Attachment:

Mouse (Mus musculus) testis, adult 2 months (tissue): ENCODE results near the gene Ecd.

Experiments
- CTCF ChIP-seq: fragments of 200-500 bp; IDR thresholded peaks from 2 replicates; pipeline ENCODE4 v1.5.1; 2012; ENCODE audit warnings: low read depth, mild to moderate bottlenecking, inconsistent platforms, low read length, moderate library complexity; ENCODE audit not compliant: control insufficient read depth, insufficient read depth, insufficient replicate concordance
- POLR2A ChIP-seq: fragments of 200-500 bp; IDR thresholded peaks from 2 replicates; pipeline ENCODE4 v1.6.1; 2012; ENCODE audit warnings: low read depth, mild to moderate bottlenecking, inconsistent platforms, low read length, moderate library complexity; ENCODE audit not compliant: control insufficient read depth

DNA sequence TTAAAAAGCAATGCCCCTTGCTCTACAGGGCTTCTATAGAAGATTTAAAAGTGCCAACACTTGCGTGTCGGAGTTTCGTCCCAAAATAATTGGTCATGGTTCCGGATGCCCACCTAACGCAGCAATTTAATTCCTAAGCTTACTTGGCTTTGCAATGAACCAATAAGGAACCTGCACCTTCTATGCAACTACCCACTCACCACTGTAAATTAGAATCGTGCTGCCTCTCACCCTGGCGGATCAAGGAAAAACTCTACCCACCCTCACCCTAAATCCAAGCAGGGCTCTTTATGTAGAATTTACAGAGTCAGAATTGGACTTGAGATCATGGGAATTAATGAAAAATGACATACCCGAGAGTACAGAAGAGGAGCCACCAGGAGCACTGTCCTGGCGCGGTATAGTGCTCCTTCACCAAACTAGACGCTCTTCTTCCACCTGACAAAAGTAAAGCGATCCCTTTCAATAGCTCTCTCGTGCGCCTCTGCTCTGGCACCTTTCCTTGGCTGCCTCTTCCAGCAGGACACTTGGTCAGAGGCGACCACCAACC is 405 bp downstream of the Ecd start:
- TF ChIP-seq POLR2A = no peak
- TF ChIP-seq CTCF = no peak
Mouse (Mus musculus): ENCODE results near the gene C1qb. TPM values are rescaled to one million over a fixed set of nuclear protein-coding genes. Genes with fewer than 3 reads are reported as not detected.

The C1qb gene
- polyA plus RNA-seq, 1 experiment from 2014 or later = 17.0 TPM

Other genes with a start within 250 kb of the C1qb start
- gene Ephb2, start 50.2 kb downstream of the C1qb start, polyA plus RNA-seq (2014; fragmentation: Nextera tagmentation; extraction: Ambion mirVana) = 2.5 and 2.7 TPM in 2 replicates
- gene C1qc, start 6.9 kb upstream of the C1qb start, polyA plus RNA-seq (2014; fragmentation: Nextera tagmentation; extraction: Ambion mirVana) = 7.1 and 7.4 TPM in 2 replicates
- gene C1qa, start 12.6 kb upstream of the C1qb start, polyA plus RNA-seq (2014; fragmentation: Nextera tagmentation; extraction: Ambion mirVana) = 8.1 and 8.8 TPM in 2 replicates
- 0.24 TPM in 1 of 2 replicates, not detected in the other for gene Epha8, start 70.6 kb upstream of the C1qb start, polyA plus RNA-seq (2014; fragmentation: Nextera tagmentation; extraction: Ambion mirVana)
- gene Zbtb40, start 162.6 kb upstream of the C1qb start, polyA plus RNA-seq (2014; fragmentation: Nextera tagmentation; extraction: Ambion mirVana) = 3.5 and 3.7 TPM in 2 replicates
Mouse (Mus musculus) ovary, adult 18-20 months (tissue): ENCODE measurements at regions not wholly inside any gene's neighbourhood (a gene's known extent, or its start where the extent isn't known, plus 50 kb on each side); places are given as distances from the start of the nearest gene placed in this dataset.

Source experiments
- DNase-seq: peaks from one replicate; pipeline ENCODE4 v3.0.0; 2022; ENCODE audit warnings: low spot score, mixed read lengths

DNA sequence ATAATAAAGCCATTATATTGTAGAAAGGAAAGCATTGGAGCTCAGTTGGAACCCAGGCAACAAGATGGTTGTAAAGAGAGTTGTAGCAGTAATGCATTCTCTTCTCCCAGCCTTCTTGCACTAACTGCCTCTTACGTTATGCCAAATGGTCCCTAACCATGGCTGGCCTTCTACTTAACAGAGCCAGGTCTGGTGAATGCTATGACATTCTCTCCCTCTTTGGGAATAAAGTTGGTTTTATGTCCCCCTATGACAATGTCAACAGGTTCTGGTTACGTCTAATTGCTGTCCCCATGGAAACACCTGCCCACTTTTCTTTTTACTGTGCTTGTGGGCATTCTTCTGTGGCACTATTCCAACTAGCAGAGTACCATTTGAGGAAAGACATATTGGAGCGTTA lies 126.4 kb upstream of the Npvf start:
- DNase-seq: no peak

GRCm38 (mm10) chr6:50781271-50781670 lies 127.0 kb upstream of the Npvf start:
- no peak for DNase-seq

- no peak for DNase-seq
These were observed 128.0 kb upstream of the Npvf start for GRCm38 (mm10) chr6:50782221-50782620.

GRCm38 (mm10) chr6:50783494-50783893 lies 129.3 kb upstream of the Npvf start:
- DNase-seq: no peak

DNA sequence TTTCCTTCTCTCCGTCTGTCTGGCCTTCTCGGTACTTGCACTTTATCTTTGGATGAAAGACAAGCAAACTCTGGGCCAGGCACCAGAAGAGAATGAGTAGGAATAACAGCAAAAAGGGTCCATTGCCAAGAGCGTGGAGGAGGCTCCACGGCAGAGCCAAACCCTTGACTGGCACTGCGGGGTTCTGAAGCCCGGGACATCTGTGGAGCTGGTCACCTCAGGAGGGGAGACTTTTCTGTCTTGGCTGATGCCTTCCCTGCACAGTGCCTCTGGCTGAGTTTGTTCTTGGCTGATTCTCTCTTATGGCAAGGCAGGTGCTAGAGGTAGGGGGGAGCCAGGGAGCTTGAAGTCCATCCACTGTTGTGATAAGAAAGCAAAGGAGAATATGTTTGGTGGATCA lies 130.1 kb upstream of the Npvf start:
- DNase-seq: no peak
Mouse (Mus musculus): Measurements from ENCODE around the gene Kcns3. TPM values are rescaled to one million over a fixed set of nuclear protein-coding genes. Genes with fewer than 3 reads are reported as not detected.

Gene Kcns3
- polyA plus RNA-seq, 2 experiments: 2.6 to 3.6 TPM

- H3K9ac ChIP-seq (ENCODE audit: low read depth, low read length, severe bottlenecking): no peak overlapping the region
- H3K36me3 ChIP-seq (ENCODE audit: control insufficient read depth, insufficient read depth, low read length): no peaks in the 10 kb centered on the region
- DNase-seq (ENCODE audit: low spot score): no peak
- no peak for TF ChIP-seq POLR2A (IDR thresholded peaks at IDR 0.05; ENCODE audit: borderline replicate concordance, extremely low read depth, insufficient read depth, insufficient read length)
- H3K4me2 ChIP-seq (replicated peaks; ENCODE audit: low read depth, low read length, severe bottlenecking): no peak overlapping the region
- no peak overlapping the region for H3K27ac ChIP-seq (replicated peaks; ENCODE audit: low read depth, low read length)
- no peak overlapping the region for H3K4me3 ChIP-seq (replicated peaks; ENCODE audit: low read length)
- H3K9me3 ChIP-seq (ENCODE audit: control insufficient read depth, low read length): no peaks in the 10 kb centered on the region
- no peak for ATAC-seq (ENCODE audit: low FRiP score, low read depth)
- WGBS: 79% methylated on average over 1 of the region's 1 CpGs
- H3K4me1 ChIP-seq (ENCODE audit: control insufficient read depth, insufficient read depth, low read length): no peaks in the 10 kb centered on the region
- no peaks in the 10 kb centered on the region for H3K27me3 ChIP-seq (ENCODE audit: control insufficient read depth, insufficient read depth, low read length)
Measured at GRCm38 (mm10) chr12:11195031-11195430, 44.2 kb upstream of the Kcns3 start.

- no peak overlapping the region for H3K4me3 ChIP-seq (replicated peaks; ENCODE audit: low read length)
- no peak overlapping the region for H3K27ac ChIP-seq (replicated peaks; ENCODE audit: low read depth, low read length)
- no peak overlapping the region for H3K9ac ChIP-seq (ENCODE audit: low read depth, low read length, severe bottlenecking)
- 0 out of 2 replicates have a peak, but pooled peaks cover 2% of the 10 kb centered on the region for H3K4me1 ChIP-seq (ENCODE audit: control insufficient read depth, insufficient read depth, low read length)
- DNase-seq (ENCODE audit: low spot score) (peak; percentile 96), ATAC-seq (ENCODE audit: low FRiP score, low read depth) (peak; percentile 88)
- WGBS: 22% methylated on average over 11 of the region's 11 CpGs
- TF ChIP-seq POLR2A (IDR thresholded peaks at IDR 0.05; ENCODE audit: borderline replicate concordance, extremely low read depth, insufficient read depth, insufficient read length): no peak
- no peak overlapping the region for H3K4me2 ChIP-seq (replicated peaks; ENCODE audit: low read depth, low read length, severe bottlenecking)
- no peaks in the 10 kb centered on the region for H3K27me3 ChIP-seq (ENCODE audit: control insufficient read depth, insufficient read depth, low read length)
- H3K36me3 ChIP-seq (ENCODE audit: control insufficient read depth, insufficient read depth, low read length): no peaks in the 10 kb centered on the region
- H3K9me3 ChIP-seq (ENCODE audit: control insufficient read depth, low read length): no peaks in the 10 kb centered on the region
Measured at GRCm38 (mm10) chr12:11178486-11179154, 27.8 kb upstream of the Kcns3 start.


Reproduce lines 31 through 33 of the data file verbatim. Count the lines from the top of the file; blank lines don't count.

Gene Kcns3
- polyA plus RNA-seq, 2 experiments: 2.6 to 3.6 TPM

- H3K9ac ChIP-seq (ENCODE audit: low read depth, low read length, severe bottlenecking): no peak overlapping the region